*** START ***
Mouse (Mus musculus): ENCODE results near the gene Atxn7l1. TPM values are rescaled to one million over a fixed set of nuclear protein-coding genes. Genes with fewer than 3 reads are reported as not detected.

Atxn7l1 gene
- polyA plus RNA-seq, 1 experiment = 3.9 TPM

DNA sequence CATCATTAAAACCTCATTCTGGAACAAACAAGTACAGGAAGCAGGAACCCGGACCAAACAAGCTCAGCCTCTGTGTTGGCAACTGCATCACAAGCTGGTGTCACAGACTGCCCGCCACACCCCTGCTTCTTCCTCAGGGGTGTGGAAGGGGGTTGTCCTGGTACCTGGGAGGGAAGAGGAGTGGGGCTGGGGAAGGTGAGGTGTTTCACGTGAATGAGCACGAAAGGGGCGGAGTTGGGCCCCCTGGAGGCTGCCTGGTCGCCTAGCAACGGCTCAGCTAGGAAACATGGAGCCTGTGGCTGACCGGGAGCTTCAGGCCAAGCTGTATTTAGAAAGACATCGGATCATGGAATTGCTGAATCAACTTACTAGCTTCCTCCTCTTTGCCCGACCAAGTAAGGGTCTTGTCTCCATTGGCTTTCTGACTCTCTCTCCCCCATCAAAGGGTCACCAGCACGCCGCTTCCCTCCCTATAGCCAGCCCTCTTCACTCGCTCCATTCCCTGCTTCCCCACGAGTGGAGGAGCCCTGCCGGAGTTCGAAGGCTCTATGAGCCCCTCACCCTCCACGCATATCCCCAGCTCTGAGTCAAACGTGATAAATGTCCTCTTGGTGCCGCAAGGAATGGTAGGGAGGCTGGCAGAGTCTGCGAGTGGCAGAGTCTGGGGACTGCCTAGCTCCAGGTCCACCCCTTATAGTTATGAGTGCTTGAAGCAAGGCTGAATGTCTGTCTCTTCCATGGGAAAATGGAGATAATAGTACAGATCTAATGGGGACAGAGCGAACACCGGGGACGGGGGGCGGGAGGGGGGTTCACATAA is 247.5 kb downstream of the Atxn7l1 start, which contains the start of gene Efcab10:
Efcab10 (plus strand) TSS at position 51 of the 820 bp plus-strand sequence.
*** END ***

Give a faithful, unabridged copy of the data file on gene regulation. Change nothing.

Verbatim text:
Mouse (Mus musculus): ENCODE results near the gene Atxn7l1. TPM values are rescaled to one million over a fixed set of nuclear protein-coding genes. Genes with fewer than 3 reads are reported as not detected.

Atxn7l1 gene
- polyA plus RNA-seq, 1 experiment = 3.9 TPM

DNA sequence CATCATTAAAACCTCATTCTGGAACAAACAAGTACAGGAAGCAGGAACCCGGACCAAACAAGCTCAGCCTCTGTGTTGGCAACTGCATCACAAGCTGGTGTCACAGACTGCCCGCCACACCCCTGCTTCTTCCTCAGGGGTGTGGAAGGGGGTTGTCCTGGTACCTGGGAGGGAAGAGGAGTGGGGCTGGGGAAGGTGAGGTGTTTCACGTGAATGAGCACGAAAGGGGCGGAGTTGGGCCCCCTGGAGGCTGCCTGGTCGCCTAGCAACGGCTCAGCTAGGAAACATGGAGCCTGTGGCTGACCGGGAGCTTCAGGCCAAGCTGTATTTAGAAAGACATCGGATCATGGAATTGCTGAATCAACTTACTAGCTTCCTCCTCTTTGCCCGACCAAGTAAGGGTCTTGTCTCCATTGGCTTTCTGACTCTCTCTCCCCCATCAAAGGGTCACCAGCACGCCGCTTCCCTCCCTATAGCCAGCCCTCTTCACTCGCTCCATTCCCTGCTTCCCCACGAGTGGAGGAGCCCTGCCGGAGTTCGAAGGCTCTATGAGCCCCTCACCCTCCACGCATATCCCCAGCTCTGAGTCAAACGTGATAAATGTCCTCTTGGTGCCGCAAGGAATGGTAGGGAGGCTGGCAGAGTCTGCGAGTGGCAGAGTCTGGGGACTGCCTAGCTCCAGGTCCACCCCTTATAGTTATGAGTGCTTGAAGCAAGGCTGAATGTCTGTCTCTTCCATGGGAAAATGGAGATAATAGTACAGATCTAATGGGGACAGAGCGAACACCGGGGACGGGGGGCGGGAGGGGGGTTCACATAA is 247.5 kb downstream of the Atxn7l1 start, which contains the start of gene Efcab10:
Efcab10 (plus strand) TSS at position 51 of the 820 bp plus-strand sequence.